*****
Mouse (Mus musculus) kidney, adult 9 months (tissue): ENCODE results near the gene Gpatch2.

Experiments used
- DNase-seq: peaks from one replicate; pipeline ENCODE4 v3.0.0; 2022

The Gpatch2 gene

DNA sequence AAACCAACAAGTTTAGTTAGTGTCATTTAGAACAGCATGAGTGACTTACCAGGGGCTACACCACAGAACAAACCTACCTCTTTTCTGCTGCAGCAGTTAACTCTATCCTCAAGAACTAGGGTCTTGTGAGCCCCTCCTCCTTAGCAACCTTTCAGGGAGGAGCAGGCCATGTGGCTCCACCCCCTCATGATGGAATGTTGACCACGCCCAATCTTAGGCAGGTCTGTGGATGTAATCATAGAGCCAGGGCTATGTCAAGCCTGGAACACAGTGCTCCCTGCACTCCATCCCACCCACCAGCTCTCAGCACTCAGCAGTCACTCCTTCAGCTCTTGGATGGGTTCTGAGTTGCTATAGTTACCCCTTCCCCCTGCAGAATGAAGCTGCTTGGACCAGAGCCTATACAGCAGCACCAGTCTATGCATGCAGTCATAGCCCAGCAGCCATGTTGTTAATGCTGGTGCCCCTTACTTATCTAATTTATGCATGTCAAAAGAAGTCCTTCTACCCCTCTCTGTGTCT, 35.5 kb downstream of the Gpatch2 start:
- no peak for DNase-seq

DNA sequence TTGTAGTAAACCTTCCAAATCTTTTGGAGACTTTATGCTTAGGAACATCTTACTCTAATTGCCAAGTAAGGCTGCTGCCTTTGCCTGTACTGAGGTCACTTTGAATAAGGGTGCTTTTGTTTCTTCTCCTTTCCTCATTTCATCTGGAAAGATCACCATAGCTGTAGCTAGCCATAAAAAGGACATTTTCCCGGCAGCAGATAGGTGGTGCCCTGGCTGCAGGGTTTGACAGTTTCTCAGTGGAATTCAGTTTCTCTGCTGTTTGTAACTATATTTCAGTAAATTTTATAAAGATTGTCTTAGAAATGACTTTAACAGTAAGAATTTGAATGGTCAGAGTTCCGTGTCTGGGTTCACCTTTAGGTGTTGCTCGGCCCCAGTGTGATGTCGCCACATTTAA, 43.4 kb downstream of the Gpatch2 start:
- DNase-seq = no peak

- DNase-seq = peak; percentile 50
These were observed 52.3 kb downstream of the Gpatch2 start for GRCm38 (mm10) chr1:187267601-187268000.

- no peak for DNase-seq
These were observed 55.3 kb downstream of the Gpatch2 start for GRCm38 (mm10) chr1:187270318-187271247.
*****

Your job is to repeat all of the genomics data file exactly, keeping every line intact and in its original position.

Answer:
Mouse (Mus musculus) kidney, adult 9 months (tissue): ENCODE results near the gene Gpatch2.

Experiments used
- DNase-seq: peaks from one replicate; pipeline ENCODE4 v3.0.0; 2022

The Gpatch2 gene

DNA sequence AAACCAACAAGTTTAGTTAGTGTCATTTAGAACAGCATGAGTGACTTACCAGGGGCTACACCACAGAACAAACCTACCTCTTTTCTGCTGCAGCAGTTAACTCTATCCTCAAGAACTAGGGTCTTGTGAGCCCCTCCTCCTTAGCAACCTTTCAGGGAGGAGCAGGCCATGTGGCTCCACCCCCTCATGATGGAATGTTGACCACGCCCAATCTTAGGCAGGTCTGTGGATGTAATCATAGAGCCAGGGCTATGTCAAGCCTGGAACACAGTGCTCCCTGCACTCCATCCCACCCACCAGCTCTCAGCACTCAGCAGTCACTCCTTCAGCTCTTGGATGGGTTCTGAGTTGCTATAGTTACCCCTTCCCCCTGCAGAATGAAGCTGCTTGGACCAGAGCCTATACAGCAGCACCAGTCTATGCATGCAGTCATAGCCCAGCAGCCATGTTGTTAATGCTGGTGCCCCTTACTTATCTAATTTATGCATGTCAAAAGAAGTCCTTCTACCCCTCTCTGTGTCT, 35.5 kb downstream of the Gpatch2 start:
- no peak for DNase-seq

DNA sequence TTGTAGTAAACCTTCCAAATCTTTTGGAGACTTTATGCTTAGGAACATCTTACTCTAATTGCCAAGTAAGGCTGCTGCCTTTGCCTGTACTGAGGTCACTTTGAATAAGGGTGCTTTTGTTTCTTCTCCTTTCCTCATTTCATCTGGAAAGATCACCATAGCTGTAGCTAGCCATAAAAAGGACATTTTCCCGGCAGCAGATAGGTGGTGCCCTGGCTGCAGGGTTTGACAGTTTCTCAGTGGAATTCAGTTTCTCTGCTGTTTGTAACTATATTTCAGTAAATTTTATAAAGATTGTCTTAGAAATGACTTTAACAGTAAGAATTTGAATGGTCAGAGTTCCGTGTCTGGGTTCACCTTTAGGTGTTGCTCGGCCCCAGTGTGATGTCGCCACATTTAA, 43.4 kb downstream of the Gpatch2 start:
- DNase-seq = no peak

- DNase-seq = peak; percentile 50
These were observed 52.3 kb downstream of the Gpatch2 start for GRCm38 (mm10) chr1:187267601-187268000.

- no peak for DNase-seq
These were observed 55.3 kb downstream of the Gpatch2 start for GRCm38 (mm10) chr1:187270318-187271247.